The most common way to send morphine to the central nervous system is through injection. Unlike many other opiates, morphine does not require direct injection into an arm vein to succeed in its pain-relieving mission. The needle can be placed anywhere under the skin. This convenience has led to the drug’s widespread use in emergency environments, such as war battlefields and hospital ERs. One can directly insert the needle into a particular muscle for concentrated relief. Intravenous is also a standard method for injection-based morphine administration.

Morphine can be administered orally for a muffled effect. If ingested through the mouth, only about half of the dose will successfully arrive at the central nervous system to begin its pain-relieving mission.

The ratio of effect-length to potency is important to take into account when determining which administration method to use. While oral consumption only transports roughly 50% of the dosage, its effects last up to an hour. When injected, the vast majority of the dosage reaches the central nervous system. However, the effects of injected morphine wear off after about 20 minutes. Choice of administration method is often made based on the nature of the pain the individual is experiencing.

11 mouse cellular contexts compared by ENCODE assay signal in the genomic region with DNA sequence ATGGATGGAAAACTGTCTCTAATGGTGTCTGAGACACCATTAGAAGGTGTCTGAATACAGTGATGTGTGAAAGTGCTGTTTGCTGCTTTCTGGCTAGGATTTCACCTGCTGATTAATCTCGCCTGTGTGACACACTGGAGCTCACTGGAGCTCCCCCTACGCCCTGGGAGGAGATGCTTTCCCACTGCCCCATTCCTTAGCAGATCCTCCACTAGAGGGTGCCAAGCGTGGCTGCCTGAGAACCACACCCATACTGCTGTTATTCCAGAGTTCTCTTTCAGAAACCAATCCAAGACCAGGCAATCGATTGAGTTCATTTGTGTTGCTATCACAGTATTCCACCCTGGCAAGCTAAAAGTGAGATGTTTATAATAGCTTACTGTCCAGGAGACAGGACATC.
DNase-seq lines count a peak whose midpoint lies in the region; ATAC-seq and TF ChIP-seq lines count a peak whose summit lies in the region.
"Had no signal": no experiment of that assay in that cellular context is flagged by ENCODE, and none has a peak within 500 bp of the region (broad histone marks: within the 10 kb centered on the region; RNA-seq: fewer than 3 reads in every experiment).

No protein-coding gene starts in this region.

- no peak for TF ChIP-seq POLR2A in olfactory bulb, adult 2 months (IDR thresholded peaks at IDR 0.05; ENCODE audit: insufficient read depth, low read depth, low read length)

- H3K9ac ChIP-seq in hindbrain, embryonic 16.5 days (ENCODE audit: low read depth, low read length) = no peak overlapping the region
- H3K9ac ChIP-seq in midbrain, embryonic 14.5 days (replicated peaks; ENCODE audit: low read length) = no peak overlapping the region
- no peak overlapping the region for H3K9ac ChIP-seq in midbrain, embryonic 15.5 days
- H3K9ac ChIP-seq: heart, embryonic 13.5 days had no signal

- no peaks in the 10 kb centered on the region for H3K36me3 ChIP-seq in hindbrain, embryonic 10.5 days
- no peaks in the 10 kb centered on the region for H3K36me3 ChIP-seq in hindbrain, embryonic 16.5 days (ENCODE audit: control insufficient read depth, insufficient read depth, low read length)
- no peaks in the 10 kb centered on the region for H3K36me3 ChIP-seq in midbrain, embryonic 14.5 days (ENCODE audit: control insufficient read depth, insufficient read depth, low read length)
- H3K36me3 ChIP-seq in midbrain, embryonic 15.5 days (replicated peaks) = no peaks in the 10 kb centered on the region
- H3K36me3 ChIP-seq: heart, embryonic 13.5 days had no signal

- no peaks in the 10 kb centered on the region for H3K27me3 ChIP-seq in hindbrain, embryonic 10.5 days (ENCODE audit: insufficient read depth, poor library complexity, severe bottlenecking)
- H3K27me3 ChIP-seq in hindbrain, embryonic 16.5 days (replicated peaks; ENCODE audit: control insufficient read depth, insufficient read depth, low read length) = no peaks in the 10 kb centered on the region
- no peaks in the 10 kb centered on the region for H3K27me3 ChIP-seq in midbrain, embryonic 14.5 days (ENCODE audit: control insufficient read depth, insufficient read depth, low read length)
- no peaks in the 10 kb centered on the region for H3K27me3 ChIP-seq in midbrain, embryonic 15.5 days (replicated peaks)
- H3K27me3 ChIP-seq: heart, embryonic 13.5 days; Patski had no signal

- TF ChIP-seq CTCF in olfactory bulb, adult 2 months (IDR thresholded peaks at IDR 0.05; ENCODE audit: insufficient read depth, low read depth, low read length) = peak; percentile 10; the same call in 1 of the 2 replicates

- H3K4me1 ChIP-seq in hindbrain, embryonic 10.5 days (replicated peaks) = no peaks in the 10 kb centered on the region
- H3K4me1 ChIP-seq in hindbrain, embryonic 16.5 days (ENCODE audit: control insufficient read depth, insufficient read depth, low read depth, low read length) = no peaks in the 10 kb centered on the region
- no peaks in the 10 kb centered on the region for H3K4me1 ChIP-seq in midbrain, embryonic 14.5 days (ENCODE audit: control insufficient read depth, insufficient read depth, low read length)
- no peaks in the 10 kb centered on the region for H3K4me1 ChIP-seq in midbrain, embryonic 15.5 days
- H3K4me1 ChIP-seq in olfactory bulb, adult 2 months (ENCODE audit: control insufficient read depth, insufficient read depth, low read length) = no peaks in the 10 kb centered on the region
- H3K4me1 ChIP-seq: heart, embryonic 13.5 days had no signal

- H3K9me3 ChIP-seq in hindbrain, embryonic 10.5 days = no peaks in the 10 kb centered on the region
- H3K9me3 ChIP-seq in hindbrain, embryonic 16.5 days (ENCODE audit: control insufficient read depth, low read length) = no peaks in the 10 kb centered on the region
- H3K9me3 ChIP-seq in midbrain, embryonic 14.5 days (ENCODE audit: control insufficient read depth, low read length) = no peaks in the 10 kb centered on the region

History

Primitive forms of morphine have been medically administered and consumed since the time of the Byzantine Empire. However, the contemporary morphine that we have grown accustomed in the United States originated in the early 18th century. In 1817, German scientist Friedrich Sertürner became the first individual to experiment with the drug on humans. He administered morphine not only to himself, but to three children. The four were brought to the verge of death by the substance, but managed to survive.

Regardless of this high-risk level, Sertürner marketed the drug to the public later that same year. Its first major application, and the subsequent discovery of its devastatingly addictive properties, was during the grotesquely violent battles of the American Civil War (1861-1865). Nearly 400,000 soldiers that were given morphine during the war developed an addiction to the substance. The discovery of its deeply-addictive attributes, coupled with the understanding of its practical medical benefits, led the substance to receive a controlled status under the Harrison Narcotics Tax Act of 1914. This ruling still stands over 100 years later.

Side-Effects

Morphine has gained prominence in the medical field for its pain relieving qualities. This positive perception, however, is accompanied by a potent infamy. Morphine consumption has a library of adverse effects on the human body that only amplify with repeated use.